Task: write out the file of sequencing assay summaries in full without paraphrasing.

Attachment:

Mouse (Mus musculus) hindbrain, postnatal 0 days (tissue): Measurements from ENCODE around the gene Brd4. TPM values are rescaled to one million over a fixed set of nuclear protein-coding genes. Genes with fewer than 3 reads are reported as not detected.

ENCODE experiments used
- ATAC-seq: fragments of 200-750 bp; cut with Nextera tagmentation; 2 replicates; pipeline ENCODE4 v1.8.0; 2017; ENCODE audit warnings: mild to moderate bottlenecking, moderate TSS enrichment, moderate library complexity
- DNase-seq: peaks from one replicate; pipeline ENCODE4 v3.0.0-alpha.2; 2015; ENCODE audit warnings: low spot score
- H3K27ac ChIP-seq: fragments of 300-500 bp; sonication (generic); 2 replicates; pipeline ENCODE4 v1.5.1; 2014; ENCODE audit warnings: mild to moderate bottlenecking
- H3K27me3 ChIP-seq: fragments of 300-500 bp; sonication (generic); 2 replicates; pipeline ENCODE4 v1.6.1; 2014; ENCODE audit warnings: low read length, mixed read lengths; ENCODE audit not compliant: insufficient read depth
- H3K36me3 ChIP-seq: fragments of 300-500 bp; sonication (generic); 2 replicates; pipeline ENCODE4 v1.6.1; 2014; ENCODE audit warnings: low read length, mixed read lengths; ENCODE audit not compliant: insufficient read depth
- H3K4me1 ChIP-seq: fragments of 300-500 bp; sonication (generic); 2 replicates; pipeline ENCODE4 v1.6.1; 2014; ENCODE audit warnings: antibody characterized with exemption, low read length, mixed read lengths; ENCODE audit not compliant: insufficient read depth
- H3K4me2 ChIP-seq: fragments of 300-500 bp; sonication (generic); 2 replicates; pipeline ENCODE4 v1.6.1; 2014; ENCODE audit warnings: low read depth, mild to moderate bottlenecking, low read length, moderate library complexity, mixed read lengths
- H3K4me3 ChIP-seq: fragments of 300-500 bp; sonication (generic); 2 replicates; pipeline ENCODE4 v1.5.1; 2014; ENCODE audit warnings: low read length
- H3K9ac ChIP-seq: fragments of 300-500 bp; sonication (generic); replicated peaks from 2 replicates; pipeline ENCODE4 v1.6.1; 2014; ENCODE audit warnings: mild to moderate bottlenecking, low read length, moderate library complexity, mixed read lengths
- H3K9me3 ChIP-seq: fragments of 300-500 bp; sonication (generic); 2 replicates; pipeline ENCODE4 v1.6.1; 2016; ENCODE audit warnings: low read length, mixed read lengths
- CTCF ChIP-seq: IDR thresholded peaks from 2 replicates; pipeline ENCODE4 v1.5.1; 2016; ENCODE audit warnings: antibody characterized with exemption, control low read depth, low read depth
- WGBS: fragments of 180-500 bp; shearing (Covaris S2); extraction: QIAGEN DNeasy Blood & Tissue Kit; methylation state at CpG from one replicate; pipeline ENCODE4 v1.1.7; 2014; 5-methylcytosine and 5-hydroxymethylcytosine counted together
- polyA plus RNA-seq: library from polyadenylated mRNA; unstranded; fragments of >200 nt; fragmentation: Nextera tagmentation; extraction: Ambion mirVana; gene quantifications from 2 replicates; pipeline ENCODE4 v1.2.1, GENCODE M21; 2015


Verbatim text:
Mouse (Mus musculus) hindbrain, postnatal 0 days (tissue): Measurements from ENCODE around the gene Brd4. TPM values are rescaled to one million over a fixed set of nuclear protein-coding genes. Genes with fewer than 3 reads are reported as not detected.

ENCODE experiments used
- ATAC-seq: fragments of 200-750 bp; cut with Nextera tagmentation; 2 replicates; pipeline ENCODE4 v1.8.0; 2017; ENCODE audit warnings: mild to moderate bottlenecking, moderate TSS enrichment, moderate library complexity
- DNase-seq: peaks from one replicate; pipeline ENCODE4 v3.0.0-alpha.2; 2015; ENCODE audit warnings: low spot score
- H3K27ac ChIP-seq: fragments of 300-500 bp; sonication (generic); 2 replicates; pipeline ENCODE4 v1.5.1; 2014; ENCODE audit warnings: mild to moderate bottlenecking
- H3K27me3 ChIP-seq: fragments of 300-500 bp; sonication (generic); 2 replicates; pipeline ENCODE4 v1.6.1; 2014; ENCODE audit warnings: low read length, mixed read lengths; ENCODE audit not compliant: insufficient read depth
- H3K36me3 ChIP-seq: fragments of 300-500 bp; sonication (generic); 2 replicates; pipeline ENCODE4 v1.6.1; 2014; ENCODE audit warnings: low read length, mixed read lengths; ENCODE audit not compliant: insufficient read depth
- H3K4me1 ChIP-seq: fragments of 300-500 bp; sonication (generic); 2 replicates; pipeline ENCODE4 v1.6.1; 2014; ENCODE audit warnings: antibody characterized with exemption, low read length, mixed read lengths; ENCODE audit not compliant: insufficient read depth
- H3K4me2 ChIP-seq: fragments of 300-500 bp; sonication (generic); 2 replicates; pipeline ENCODE4 v1.6.1; 2014; ENCODE audit warnings: low read depth, mild to moderate bottlenecking, low read length, moderate library complexity, mixed read lengths
- H3K4me3 ChIP-seq: fragments of 300-500 bp; sonication (generic); 2 replicates; pipeline ENCODE4 v1.5.1; 2014; ENCODE audit warnings: low read length
- H3K9ac ChIP-seq: fragments of 300-500 bp; sonication (generic); replicated peaks from 2 replicates; pipeline ENCODE4 v1.6.1; 2014; ENCODE audit warnings: mild to moderate bottlenecking, low read length, moderate library complexity, mixed read lengths
- H3K9me3 ChIP-seq: fragments of 300-500 bp; sonication (generic); 2 replicates; pipeline ENCODE4 v1.6.1; 2016; ENCODE audit warnings: low read length, mixed read lengths
- CTCF ChIP-seq: IDR thresholded peaks from 2 replicates; pipeline ENCODE4 v1.5.1; 2016; ENCODE audit warnings: antibody characterized with exemption, control low read depth, low read depth
- WGBS: fragments of 180-500 bp; shearing (Covaris S2); extraction: QIAGEN DNeasy Blood & Tissue Kit; methylation state at CpG from one replicate; pipeline ENCODE4 v1.1.7; 2014; 5-methylcytosine and 5-hydroxymethylcytosine counted together
- polyA plus RNA-seq: library from polyadenylated mRNA; unstranded; fragments of >200 nt; fragmentation: Nextera tagmentation; extraction: Ambion mirVana; gene quantifications from 2 replicates; pipeline ENCODE4 v1.2.1, GENCODE M21; 2015